With the many acts Parliament began to enforce, they should have known that the colonists reactions would be angry ones. The British economy was based on their trade with the Native Americans. Their economic system was somewhat weak and the colonies themsevles, were not self-sustaining. Which is why they were always so dependent on Britain . During the years of the war, northern merchants as wells as farmers, had good econmic opportunities. Orders for ships, arms, uniforms, and provisions, were in constant demand. Individual trades were also very successful during times of war, tailors' and shoemakers were constantly stiching, and Bakers found entire armies crammed in their bakery's demanding for bread. So, throughout the years that the war was taking place the economy of the colonies was flourishing. This money was still not enough, for the great amount of debt they were about to face. The cost of the war itself, turned Britain to even have to borrow money. The British Order in council had spoke of how the illegal acts, and fraud are largely damaging revenue[document F]. It was greatly known that everyone was in debt and they all needed any form of revenue possible. To reduce the debt England's chief minister, Grenville proposed new taxes, and the colonies were asked to help run their empire, by paying more. Grenville's plan to gain this income, started a quarrel between England and its colonies that would eventually lead to the revolution. In 1764, Grenville pushed several of those bills for revenue through Parliament. Bills that would damage the economic system of the colonies. First came the Revenue Act, better known as the Sugar Act. The Sugar Act added a list of things that could be sent only to England, as well as requiring American shippers to observe the trade regulations before loading their cargoes. Finally, it strengthened the vice-admirality courts, as I had said before, and it prosecuted anyone violating the trade acts. A practice, they had not been practicing for a long time. New York objected that it was unfair Parliament tax them for income when their was no one to represent North America in Parliament. After the Sugar Act, came the Currency Act, this act badly hurt the colonial economy. In 1751 Parliament had forbidden the New England colonies to issue paper money, and the Currency Act extended this to all the colonies. In a economy based on trade this constricted it, and dampered their source of revenue. The Parliament had always been what colonial legislatures modeled themselves after, but Parliament began to be viewed as a violator of the colonies rights. Mostly because, Parliament had always let the king and his ministers, and the Board of Trade run overseas affairs, and now they decided to make these decisions themselves for the colonies. After the Sugar Act was passed Grenville announced his idea to extend the stamp duties that already existed. He gave the colonists a year to think of alternative ways to raise revenue. The colonists strongly proposed this stamp tax, but none of them provided any ideas for another way of revenue. So, Grenville drove the bill through Parliament and the Stamp Act was effective in November of 1765. The Act required revenue stamps on every newspaper, pamphlet, almanac, legal document, liquor license, college diploma, packs of playing cards, and pair of dice. The colonist reactions ranged from just being angry with them to mass defiance. Especially in cities, did defiance of authority and destruction of propery occur out of the disgust of England's decision to be harder on the colonies. The Virginia House of Burgesses was the first to react to the Stamp Act, being that most Virginians were already on edge being that most planters were in dept because of the severe decline in tobacco prices and the war-related taxes. The burgesses objected to the stamp tax exemplifying the economic hardship it would cause, and argueing it was their right to be taxed by their own consent. All over America, towards the end of 1765, crowds had convinced stamp distributors to resign their commisions. This was very important, because now colonists had defied English authority. Even more directly they did defy authority, by forcing most customs officers and court officials to open ports and courts for business after November 1st, without using the stamps issued with the Stamp Act. The Americans got their way with this one, and in March 1766, Parliament voted to repeal the Stamp Act. Though, Parliament could not just leave it at that, they passed the Declaratory Act, which gave Parliament the power to pass laws for the colonies in all cases. Not like they weren't doing it anyway. To manage the colonies better, in 1767 the king had appointed the Pitt-Grafton ministry, they obtained new laws to organize, yet again, the customs service, ebstablish a secretary of state to handle American affairs, and install three new vice-admiralty courts. The government faced much unemployment, tax protests, and even riots over the high price of grain. The ministry pushed through Paliament the Townshend duties on paper, lead, painters' colors, and tea. The new map of North America that the English had won,[document A] showed their new economic opportunities it was beneficial that they had more land on the coastal areas. Even though their were a small amount more of opportunities, with the rapid amount of taxes being passed it was hard for the colonies to get their revenue and not use it on these taxes. The colonies were left with little money of their own, and that left them without much. In document H the top left corner reads of how horrible the times are. Empahsized in capital letters it reads 'dollar-less'. It is clear that the colonies were in a horrible time, their economy has plumeted and they are left with nothing, and no assistance from Britain . They both know they're not getting anywhere by helping each other. Britain is taking the colonists money to help themselves, and leaving the colonists in a hole, with nothing.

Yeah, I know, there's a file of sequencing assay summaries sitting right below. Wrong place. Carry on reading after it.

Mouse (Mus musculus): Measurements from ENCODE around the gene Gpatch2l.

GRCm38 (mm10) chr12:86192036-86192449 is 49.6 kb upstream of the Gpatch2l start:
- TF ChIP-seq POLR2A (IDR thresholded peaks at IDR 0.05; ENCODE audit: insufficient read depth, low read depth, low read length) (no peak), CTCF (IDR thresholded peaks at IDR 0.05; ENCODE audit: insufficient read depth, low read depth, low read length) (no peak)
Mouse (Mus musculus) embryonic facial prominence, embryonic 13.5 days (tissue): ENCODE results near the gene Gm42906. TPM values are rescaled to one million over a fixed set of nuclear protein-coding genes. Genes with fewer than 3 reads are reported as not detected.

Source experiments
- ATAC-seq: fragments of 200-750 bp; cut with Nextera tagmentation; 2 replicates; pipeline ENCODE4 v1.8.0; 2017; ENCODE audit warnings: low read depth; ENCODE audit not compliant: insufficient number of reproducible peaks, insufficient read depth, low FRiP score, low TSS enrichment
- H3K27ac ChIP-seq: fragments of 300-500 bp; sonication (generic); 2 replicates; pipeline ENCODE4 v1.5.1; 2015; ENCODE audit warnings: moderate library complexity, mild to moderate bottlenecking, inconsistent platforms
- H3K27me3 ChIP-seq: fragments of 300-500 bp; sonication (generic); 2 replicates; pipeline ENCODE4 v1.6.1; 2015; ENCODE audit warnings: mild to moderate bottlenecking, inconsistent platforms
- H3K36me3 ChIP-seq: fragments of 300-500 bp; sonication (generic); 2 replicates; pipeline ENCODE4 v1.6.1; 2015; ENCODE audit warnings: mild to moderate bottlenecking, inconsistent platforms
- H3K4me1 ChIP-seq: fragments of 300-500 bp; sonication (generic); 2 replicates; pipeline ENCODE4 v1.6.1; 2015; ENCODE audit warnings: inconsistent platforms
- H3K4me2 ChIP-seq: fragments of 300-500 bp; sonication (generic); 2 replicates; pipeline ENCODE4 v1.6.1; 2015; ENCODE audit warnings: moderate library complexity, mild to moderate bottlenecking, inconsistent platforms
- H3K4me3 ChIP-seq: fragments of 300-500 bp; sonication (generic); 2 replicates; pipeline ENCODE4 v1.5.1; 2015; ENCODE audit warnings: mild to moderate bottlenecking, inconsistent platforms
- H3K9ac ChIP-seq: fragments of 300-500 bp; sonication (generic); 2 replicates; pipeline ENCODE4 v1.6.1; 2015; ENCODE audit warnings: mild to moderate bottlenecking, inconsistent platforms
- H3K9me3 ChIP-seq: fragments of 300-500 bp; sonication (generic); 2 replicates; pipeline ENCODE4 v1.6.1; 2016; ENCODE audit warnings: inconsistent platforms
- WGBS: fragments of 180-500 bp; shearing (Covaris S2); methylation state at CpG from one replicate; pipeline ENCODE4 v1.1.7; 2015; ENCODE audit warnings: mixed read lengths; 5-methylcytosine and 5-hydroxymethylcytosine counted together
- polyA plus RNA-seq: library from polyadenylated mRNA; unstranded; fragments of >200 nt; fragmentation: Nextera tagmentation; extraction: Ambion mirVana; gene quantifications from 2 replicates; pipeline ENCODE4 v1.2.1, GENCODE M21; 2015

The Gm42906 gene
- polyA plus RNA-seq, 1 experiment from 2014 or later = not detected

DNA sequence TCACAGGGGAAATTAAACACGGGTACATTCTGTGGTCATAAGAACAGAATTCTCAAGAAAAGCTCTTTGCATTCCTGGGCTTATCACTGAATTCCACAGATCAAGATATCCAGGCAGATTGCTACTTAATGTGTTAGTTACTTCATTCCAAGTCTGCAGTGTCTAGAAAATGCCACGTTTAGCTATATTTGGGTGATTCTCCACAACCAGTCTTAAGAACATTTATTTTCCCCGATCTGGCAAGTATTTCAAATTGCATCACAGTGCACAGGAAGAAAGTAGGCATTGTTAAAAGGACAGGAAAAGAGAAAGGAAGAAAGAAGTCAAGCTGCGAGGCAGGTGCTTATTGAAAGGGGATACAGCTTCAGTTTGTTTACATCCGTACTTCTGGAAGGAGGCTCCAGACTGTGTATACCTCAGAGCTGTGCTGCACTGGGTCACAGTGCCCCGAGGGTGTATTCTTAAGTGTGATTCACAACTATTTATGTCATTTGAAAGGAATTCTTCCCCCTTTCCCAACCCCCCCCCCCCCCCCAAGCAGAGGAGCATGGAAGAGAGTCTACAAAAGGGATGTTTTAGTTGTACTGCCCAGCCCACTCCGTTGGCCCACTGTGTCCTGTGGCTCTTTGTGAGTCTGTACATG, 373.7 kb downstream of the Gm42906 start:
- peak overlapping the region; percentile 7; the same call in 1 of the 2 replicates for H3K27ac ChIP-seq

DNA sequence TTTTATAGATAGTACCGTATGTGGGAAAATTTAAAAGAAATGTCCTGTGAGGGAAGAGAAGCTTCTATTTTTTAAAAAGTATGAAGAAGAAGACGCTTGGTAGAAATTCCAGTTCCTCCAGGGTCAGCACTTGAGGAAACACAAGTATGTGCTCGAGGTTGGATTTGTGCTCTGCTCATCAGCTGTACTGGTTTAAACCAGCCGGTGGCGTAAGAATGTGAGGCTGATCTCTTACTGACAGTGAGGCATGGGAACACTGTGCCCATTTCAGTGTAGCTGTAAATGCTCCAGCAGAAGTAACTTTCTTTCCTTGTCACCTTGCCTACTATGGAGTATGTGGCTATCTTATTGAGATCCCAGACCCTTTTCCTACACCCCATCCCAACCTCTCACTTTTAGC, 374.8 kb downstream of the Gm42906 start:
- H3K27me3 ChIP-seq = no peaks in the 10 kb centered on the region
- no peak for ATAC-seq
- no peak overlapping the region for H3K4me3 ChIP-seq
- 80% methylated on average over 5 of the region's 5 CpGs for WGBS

There was yet another important relation, left to immensely change between Britain and its American colonies. That was their ideologic relationship. Views constantly changed on how they both viewed each other. From the very start the colonies looked at themselves equvalent to the British. While the British were looking upon the colonies as their property that they had control over, somewhat like the colonies were slaves to them. The Seven Years' war ended with the signing of the Treaty of Paris. It was beneficial to the American colonies and England that France did not have any land in North America after the war was won[document A]. Now that the French were out of the area problems between them and the American colonies had been rid. The English and the French were now at peace with each other. The Proclamation of 1763, was an outrage to colonists and they disobeyed it and moved into the lands east of the Mississippi anyway. The British action of not taking any action for the colonies, showed that once they got what they needed they did nothing in return. The passing of the Proclamation began to change the relationships that the colonists had with the British. Colonists felt that they had wasted their time in fighting for England, they fought to protect their homeland, and hoped to gain land, and when they won for England the land they had gained they were denied of. They soon understood that Britain did nothing for them, except make them pay for revenue. Each act that Parliament passed caused much turmoil within North America. No colonists wanted to give up their profits to go to a land that was giving them nothing in return. Colonists began to rebel, and that just made Parliament more angry that the colonies wouldn't obey what they had said. Parliament must have gotten the idea as well, that the Americans were not as naive as they might have assumed. Benjamin Franklin had already offered the idea of an intercolonial government at the Albany Congress, but at that time the people were just not ready for a union. A union was exactly what the colonies needed that way they could run themselves free of Britain's biased decisions. Benajamin Franklin writes to John Hughs in Pennsylvania[document G], that he is in England trying to get the Stamp Act repealed because it is doing only worse things within the colonies. Also he tells Hughs that maintaining a firm loyalty to the crown will grant the colonies safety and honor from England. Though colonists do not honor or respect England in anyway, being that they are totally fed up with their policies. As Britain learns that the colonies have no respect for them its just more of an excuse for them to treat them inferior to England. Hardships and depression stormed the colonies when their economy slumped, it left them with nothing to do but to complain to Britain in hopes of their help. Britain never did help the colonies and left them poverty stricken even though they were their source of revenue. After colonists actions led to the Boston Tea Party and the British reacted with the Boston Massacre, it left the colonies into further opposition of English policies. Samuel Adams and Alexander McDougall tried to exploit issues of Britains policies but as the end of the depression took place they were stopped for awhile, but not long. It was only a short pause in the events that would lead to the American Revolution. A final step into the Revolution was Lexington and Concord, when 700 redcoats under cover went to seize colonial arms. The Americans knew, however, of their plan and 70 minutemen occupied the village green. The outbreaks of fighting altered the debates of the Second Continental Congress. After 14 months the Congress issued a formal declaration of independence, but the war between England and a civil war in America had already begun. The debate over whether the colonies should or should not declare themselves independent, continued. The king claimed the colonies were rebelling, and all of the Congress' actions were now treasonable. Richard Henry Lee inroduced his congressional resolution on June 7th, 1776, calling for a declaration of independence. This event was climatic, and two days after debate the Congress ordered a committee chaired by Jefferson to begin drafting the document. On July 4th, Congress sent the Decleration of Independence to the printer. We now had an intercolonial government, and were free from Britain. We no longer had that interconection we had with England when the Seven Years' War began.

The French and Indian war caused Britain to change its relationship to its colonies. This change eventually lead to the American revolution. The American colonies realized they did not need to be a subject to Britain's unfair actions, and thus waged war. Some say it was an act of treason, but Britain never treated the American colonies as if they were a part of England anyway. The British used and abused the colonies, never did they protect them. Even though it took the colonies nearly twenty years to totally break away from England it was for their benefit in the end.